WASHINGTON (Reuters) - The head of policy planning at the State Department, Kiron Skinner, was fired on Thursday after nearly a year in the job, according to two sources familiar with the decision.
The State Department declined to comment. Skinner did not respond to repeated emails requesting comment.
The sources said Skinner, one of the highest-ranking African-American officials in the State Department, was told on Thursday she was being dismissed effective immediately.
Skinner, a foreign policy scholar, was hired by U.S. Secretary of State Mike Pompeo last year as a senior advisor and director of a unit responsible for crafting guidance on foreign policy.
From the outset, she tried to articulate a “Trump Doctrine” to explain President Donald Trump’s vision of America’s place in the world.
Skinner triggered a huge reaction in Chinese media and came under fire from Asian-American rights groups in early May after she described the conflict with China as a “fight with a different civilization” and used racialized language to describe the conflict.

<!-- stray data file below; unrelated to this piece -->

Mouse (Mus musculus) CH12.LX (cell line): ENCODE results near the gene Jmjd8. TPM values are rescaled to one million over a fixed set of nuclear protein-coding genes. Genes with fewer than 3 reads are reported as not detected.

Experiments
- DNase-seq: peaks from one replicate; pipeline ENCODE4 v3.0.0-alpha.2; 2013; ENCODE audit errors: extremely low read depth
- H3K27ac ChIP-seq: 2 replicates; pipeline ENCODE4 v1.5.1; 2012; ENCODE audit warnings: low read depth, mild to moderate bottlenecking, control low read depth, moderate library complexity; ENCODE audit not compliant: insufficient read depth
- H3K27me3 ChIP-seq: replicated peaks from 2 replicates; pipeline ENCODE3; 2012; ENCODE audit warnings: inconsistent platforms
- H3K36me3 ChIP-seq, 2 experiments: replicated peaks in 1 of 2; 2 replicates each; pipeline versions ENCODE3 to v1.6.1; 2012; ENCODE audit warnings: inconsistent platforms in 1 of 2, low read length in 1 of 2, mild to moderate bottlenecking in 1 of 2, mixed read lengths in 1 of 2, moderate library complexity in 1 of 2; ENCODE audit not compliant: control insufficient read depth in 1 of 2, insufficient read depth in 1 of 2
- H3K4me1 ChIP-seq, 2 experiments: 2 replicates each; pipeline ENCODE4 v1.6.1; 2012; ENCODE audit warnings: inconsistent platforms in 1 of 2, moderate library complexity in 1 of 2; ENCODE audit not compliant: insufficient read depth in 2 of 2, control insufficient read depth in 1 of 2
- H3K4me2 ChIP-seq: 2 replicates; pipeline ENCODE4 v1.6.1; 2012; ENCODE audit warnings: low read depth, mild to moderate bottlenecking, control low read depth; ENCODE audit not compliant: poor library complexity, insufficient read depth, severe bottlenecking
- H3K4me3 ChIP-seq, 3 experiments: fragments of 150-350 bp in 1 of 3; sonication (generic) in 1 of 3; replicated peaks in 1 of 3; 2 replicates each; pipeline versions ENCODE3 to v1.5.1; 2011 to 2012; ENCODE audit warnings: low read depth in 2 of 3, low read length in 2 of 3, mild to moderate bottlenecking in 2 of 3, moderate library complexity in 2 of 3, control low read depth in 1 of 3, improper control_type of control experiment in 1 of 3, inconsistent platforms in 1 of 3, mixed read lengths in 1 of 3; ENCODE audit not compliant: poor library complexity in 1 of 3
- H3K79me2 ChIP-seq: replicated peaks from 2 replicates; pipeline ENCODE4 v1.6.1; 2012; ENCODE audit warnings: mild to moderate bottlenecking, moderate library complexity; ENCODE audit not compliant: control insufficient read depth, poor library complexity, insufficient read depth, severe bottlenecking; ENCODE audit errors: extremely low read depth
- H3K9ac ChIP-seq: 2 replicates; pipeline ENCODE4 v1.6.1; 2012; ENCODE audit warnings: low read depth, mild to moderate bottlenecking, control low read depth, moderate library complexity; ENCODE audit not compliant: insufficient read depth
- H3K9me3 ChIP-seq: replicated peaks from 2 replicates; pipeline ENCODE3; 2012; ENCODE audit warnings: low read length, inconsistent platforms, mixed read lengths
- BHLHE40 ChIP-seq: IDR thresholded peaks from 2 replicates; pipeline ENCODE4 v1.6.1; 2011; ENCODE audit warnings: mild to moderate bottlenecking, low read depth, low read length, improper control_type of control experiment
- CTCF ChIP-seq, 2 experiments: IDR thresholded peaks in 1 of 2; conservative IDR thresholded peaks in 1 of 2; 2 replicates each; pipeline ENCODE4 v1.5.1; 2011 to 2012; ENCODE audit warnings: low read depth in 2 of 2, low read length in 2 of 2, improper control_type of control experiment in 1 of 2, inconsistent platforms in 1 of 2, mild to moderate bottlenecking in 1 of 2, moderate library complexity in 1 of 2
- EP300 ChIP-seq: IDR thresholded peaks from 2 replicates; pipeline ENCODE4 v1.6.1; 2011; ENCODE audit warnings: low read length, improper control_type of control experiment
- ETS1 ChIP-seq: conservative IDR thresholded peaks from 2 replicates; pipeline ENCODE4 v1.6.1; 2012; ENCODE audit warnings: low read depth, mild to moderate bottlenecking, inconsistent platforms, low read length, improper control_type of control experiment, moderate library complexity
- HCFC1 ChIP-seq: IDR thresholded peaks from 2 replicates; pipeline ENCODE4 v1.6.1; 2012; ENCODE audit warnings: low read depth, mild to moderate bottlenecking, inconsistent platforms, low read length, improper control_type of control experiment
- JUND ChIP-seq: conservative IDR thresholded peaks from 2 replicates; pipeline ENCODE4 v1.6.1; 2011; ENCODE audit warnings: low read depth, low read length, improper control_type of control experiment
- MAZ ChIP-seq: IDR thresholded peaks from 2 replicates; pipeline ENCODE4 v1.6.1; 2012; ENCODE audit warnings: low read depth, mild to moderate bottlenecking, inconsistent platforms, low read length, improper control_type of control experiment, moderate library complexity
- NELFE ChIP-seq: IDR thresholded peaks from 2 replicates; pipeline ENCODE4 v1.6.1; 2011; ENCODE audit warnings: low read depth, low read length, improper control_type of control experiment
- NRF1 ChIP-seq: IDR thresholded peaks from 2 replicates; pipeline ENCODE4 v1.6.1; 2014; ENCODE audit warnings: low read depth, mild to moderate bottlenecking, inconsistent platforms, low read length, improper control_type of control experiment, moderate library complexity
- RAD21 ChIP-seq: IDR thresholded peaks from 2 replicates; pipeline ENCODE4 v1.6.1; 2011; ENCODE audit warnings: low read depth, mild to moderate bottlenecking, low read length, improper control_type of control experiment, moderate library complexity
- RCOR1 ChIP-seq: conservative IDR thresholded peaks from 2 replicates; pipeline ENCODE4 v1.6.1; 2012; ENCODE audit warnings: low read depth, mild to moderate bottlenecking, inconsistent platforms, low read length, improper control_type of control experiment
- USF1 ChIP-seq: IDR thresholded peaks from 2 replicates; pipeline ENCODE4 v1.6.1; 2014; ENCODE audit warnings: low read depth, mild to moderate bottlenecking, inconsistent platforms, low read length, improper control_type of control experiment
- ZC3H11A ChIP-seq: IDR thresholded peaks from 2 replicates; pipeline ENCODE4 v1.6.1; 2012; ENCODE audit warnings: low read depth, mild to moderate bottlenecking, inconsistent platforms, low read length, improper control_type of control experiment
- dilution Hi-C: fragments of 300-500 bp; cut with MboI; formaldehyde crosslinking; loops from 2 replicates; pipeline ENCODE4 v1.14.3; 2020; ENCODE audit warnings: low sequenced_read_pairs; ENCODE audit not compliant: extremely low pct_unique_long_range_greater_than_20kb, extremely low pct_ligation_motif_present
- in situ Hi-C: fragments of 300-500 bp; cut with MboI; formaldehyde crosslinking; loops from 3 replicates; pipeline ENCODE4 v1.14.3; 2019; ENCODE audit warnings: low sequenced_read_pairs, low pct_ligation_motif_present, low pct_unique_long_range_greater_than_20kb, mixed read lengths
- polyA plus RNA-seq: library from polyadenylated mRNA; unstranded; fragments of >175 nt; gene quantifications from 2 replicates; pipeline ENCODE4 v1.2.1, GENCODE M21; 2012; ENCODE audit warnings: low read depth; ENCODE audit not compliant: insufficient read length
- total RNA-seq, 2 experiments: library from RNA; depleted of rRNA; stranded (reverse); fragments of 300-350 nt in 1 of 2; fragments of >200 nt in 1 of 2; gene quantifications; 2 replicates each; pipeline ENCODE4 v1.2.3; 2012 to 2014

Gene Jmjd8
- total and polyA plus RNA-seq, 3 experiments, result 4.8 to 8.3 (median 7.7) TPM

“In China, we have an economic competitor, we have an ideological competitor - one that really does seek a kind of global reach that many of us didn’t expect a couple of decades ago,” Skinner told a forum hosted by the New America Foundation and Arizona State University in Washington.
“And I think it’s also striking that it’s the first time that we will have a great power competitor that is not Caucasian.”
A former director of the Institute for Politics and Strategy at Carnegie Mellon University and a research fellow at Stanford University’s Hoover Institution, Skinner also worked for former Secretary of State Condoleezza Rice.
She succeeded Brian Hook, who became U.S. envoy for Iran.
Reporting by Jonathan Landay, Lesley Wroughton and Andrea Shalal; Editing by Richard Chang